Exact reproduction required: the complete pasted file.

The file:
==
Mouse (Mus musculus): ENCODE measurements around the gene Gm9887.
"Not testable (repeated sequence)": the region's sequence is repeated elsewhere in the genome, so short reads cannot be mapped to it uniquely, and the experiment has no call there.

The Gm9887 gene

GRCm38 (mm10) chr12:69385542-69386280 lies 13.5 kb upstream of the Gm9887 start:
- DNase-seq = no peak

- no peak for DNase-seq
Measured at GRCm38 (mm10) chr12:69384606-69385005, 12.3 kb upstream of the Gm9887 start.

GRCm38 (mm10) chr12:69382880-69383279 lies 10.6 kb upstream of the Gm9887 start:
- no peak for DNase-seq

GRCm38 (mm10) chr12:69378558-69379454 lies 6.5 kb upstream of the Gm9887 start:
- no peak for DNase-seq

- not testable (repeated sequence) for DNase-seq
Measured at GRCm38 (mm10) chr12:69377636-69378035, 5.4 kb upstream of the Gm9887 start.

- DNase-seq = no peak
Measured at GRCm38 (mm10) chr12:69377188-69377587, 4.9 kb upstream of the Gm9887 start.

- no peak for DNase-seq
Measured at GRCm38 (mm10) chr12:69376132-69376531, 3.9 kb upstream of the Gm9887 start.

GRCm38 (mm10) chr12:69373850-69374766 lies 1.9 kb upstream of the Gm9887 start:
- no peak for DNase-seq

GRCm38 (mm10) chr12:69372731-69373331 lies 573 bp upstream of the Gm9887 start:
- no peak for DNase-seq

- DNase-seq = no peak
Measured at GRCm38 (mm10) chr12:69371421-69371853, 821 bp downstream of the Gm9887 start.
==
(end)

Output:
Mouse (Mus musculus): ENCODE measurements around the gene Gm9887.
"Not testable (repeated sequence)": the region's sequence is repeated elsewhere in the genome, so short reads cannot be mapped to it uniquely, and the experiment has no call there.

The Gm9887 gene

GRCm38 (mm10) chr12:69385542-69386280 lies 13.5 kb upstream of the Gm9887 start:
- DNase-seq = no peak

- no peak for DNase-seq
Measured at GRCm38 (mm10) chr12:69384606-69385005, 12.3 kb upstream of the Gm9887 start.

GRCm38 (mm10) chr12:69382880-69383279 lies 10.6 kb upstream of the Gm9887 start:
- no peak for DNase-seq

GRCm38 (mm10) chr12:69378558-69379454 lies 6.5 kb upstream of the Gm9887 start:
- no peak for DNase-seq

- not testable (repeated sequence) for DNase-seq
Measured at GRCm38 (mm10) chr12:69377636-69378035, 5.4 kb upstream of the Gm9887 start.

- DNase-seq = no peak
Measured at GRCm38 (mm10) chr12:69377188-69377587, 4.9 kb upstream of the Gm9887 start.

- no peak for DNase-seq
Measured at GRCm38 (mm10) chr12:69376132-69376531, 3.9 kb upstream of the Gm9887 start.

GRCm38 (mm10) chr12:69373850-69374766 lies 1.9 kb upstream of the Gm9887 start:
- no peak for DNase-seq

GRCm38 (mm10) chr12:69372731-69373331 lies 573 bp upstream of the Gm9887 start:
- no peak for DNase-seq

- DNase-seq = no peak
Measured at GRCm38 (mm10) chr12:69371421-69371853, 821 bp downstream of the Gm9887 start.